Ultra HD Blu-ray Players
Oppo Digital recently came to market with the UDP-203 Ultra HD Blu-ray player (check out our review here), which was the first official Dolby Vision-ready player. By "Dolby Vision-ready," I mean that it doesn't support DV playback right now but contains the needed hardware to do so. The feature will be activated via firmware update sometime in the first half of 2017.

At CES 2017, both LG and Philips also announced Dolby Vision-ready players, with the same plan to issue a firmware update mid-year. LG's UP970 is due out in March (pricing TBD), and the Philips BDP7502 is due out in May for $299.99. Philips will also introduce a lower-priced, non-DV-friendly player, the BDP5502 ($249.99).


The good news for fans of the blossoming UHD Blu-ray format is that several other players were announced at the show; unfortunately, with the following players, Dolby Vision either won't be included, or it has not yet been confirmed.

• Sony: Following up on its announcement of the premium UBP-X1000ES player at CEDIA, Sony unveiled the UBP-X800 universal disc player, also due out in the spring with no pricing yet. I inquired as to whether these players would support Dolby Vision upon their release (the time frame seems to suggest the ability to add DV hardware), but I got no official answer.

• Panasonic: The current DMP-UB900 player will remain the flagship, but Panasonic will introduce three other players--the DMP-UB400, DMP-UB310, and DMP-300--at lower price points. Pricing and availability have not yet been announced. [Editor's note, 1/18/17: Panasonic has informed us that these players were part of the company's European press announcements; we don't currently know which, if any, will be available in the U.S. market.]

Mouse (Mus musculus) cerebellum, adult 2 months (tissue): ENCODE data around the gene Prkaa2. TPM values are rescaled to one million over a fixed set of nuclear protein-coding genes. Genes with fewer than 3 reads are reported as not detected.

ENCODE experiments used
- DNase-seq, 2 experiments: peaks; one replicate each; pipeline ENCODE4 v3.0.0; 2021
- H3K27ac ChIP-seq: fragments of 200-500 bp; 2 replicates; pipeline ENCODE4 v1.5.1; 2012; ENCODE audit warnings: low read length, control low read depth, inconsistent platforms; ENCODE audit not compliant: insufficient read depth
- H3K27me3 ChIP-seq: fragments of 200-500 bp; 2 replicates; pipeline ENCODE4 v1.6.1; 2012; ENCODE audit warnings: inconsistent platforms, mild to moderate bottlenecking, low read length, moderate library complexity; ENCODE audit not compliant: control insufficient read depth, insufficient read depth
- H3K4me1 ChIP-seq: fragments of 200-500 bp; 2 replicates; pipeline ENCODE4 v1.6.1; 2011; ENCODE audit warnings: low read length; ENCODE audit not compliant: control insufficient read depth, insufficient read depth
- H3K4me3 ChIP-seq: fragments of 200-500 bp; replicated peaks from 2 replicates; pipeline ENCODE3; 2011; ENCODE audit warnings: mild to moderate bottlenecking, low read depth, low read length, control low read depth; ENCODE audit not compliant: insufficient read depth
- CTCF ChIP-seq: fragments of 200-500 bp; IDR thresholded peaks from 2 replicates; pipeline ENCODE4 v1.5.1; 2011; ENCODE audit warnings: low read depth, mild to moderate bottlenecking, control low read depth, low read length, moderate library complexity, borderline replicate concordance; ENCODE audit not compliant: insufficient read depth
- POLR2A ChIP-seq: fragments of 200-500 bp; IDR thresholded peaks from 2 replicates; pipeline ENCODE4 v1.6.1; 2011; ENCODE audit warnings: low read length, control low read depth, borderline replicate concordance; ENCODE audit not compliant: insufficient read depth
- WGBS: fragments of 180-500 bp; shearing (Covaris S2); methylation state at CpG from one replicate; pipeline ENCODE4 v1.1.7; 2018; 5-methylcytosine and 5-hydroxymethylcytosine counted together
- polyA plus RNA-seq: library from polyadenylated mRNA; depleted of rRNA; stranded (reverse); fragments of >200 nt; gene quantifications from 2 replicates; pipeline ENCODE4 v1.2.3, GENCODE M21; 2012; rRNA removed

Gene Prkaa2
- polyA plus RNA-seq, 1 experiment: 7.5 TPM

• Samsung: A new M9500 player will join the K8500 that will add a front-panel display and Bluetooth wireless streaming. At a pre-CES briefing, Samsung also said it would introduce another lower-priced player...and that currently there are no plans to add Dolby Vision support.

Video Content
Of course, what good are Dolby Vision-capable Blu-ray players if there aren't any Dolby Vision-capable Blu-ray discs? Dolby confirmed at the show that its partnerships with Lionsgate, Universal Pictures, and Warner Brothers Home Entertainment will bring Dolby Vision content to disc during the early part of this year.

Dolby Vision content is already available to be streamed to compatible TVs via the VUDU, Netflix, and Amazon Video apps. Dolby says that approximately 80 titles are already available for streaming. Neither Dolby nor the studios named specific films that we might expect as part of the first crop of DV-friendly discs.

Additional Resources
The Year in Review ... and a Look Ahead at
Five Questions to Ask Before Shopping for Your Next HDTV at
What Is Hybrid Log-Gamma and Why Should You Care? at